For those who thought the transition of Donald Trump from president-elect to president might bring a spell of calm to America's turbulent political period, the newly inaugurated administration had other ideas.

The day after Trump was sworn in, millions took to the streets across the world to protest Trump's past sexist comments. In Washington, DC, so many people came to march that they filled the entire parade route and more.

The Trump administration's Press Secretary Sean Spicer then used his first statement to rain attacks on the media for what he called "deliberate false reporting" on the crowd sizes at Trump's inauguration. Trump advisor, Kellyanne Conway, later went on NBC's meet the press to say that Spicer was giving "alternative facts" to laughter from the host, Chuck Todd.

"Alternative facts are not facts, they're falsehoods." Todd retorted. It might be the weekend but things have not slowed down.

For Trump himself, he started his presidency with a series of executive actions — one stopping a plan by the Obama administration to cut the premium rate for mortgages backed by the Federal Housing Administration. Senate Democrat leader, Chuck Schumer took to the floor to say that the plan would have saved "new homeowners an average of $500 a year".

"It only took an hour after his positive words on the inaugural platform for his actions to ring hollow." the New York Senator said, "One hour after talking about helping working people and ending the cabal in Washington that hurts people, he signs a regulation that makes it more expensive for new homeowners to buy mortgages."

Chuck Schumer
US Senator Chuck Schumer (D-NY) talks to journalist after attending the Senate Democrat party leadership elections at the US Capitol in Washington, DC, US 16 November 2016. REUTERS/Carlos Barria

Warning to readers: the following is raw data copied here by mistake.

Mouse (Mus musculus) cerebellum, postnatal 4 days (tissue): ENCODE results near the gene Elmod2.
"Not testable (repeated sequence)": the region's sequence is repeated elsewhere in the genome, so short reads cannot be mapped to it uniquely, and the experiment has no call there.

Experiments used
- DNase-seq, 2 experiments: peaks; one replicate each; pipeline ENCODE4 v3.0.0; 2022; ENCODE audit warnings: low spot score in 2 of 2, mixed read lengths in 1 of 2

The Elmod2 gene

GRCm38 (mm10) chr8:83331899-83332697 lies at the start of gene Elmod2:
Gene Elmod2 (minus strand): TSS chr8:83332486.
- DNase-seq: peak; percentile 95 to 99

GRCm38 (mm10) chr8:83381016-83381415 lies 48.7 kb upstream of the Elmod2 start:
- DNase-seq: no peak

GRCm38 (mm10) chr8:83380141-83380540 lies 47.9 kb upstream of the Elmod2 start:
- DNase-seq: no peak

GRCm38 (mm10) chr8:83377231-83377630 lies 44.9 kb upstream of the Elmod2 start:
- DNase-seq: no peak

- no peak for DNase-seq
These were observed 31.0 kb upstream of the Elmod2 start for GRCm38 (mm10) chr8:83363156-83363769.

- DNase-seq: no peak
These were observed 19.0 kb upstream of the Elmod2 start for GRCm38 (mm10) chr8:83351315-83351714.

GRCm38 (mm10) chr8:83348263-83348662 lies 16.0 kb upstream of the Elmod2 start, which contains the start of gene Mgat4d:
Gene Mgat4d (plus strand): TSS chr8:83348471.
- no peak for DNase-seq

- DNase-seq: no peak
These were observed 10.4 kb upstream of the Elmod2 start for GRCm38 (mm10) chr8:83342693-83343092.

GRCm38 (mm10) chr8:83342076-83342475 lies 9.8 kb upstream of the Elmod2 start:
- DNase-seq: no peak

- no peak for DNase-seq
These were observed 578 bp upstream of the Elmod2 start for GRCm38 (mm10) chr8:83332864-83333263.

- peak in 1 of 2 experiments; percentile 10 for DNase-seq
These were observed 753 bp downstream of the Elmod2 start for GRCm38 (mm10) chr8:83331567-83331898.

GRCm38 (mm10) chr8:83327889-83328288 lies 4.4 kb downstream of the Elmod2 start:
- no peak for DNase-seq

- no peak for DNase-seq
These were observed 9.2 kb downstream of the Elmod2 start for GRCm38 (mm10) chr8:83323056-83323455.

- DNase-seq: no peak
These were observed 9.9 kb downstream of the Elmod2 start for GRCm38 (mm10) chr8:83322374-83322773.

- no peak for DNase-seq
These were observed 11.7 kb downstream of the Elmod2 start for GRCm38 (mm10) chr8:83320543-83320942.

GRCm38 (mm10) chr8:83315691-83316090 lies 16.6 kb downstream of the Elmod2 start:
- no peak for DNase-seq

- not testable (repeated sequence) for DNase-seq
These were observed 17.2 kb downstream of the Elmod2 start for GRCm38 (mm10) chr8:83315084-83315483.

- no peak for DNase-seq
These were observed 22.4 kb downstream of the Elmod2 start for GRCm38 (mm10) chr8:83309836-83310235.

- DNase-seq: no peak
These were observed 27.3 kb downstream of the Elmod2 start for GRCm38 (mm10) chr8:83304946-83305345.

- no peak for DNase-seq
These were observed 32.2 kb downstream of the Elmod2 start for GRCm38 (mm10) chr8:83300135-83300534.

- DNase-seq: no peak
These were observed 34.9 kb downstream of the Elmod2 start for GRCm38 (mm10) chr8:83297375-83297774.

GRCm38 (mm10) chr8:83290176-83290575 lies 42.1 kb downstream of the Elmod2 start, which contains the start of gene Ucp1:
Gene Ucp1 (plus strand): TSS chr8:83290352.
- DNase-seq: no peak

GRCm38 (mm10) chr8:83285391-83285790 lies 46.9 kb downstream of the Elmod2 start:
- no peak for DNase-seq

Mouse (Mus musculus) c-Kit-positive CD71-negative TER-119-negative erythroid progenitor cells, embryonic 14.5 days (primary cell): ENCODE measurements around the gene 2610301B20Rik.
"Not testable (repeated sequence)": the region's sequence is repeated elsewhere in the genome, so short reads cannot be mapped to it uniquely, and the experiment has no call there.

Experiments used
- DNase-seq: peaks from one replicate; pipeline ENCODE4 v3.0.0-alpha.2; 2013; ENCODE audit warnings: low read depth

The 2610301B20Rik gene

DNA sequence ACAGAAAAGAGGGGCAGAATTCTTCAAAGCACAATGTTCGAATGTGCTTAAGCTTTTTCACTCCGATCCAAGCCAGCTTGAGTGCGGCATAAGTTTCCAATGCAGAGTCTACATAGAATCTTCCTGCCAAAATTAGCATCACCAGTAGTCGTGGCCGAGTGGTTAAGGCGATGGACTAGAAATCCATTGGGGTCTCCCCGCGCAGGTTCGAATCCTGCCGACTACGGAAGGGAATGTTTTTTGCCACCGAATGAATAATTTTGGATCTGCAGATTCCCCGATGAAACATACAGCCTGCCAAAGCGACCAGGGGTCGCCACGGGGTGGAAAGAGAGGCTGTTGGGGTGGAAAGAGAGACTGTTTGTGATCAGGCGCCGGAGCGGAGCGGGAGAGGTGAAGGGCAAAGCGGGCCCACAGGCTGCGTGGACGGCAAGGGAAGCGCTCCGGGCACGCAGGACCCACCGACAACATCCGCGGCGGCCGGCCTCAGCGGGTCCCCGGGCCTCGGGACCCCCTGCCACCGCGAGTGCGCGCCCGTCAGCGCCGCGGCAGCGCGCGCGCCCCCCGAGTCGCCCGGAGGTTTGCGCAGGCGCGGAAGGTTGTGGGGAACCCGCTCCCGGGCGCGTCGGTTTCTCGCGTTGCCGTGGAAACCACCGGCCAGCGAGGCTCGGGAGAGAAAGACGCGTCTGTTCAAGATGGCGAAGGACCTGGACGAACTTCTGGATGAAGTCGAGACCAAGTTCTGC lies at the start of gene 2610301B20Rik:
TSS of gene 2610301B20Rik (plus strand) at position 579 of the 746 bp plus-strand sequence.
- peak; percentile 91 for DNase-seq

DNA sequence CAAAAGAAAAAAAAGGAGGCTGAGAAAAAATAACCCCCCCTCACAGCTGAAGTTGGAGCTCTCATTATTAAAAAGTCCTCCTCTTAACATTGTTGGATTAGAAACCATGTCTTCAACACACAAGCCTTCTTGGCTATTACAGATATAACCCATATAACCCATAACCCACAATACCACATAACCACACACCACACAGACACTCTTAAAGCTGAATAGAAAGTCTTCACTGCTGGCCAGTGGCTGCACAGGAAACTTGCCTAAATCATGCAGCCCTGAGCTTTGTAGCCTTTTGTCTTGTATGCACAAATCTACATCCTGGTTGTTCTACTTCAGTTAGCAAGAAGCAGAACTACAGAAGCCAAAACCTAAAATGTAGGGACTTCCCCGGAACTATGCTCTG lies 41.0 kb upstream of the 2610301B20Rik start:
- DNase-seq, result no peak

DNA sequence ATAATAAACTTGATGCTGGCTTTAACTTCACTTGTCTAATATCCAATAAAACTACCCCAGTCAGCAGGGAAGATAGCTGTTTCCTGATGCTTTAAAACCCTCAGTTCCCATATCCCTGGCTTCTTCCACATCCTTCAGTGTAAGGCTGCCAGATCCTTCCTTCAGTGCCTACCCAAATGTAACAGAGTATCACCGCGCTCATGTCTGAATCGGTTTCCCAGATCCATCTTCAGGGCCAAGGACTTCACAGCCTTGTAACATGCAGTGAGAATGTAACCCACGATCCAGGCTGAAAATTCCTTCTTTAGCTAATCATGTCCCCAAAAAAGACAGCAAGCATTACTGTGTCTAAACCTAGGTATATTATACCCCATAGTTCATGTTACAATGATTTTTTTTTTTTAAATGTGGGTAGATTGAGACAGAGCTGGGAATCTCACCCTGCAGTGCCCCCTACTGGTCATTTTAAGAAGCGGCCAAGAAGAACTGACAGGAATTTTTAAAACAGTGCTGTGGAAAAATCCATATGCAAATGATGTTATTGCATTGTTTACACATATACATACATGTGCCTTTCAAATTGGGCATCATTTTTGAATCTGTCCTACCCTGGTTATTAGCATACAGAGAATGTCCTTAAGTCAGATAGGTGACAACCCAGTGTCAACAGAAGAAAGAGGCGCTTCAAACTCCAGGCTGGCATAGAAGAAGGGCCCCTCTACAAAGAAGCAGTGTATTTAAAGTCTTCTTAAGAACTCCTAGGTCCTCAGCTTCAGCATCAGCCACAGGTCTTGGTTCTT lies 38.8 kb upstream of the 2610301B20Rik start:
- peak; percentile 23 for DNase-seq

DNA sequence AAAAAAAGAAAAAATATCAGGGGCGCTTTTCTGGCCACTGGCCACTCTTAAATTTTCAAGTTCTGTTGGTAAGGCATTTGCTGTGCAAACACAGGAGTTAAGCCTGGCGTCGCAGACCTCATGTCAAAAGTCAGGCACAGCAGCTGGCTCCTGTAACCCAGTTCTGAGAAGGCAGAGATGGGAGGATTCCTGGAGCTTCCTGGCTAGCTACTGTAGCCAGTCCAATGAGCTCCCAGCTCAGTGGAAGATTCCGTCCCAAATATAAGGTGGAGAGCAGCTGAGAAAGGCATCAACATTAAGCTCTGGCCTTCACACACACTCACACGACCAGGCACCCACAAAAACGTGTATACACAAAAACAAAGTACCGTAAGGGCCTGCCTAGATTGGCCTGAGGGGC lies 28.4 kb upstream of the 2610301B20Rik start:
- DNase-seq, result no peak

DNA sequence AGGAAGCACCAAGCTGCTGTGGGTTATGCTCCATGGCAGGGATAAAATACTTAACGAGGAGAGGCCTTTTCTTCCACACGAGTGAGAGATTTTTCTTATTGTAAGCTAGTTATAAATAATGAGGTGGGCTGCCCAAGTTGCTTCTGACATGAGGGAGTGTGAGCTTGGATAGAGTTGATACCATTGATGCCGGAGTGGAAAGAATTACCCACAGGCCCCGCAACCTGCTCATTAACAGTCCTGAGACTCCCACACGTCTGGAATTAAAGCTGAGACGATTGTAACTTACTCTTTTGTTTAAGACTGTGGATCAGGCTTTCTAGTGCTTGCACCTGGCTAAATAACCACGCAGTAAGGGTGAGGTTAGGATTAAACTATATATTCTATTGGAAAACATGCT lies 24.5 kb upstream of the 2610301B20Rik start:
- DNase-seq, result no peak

Another executive order took aim at one of Trump's major campaign promises: unravelling the Affordable Care Act (ACA), also known as Obamacare. The order directs Trump's administration "to the maximum extent permitted by law" to "exercise all authority and discretion available to them to waive, defer, grant exemptions from, or delay the implementation of any provision or requirement of the Act that would impose a fiscal burden on any State or a cost, fee, tax, penalty, or regulatory burden on individuals, families, healthcare providers, health insurers, patients, recipients of healthcare services, purchasers of health insurance, or makers of medical devices, products, or medications."

There is still no real word on what the replacement to the ACA will look like. Trump said that it would include "insurance for everybody" earlier this month, but plans have still not been shown.

A third executive action by Trump was freezing any regulation that had not yet been signed off by a Trump-appointed department head — a relatively normal action new presidents take. Obama did the same thing when he first took office in 2009.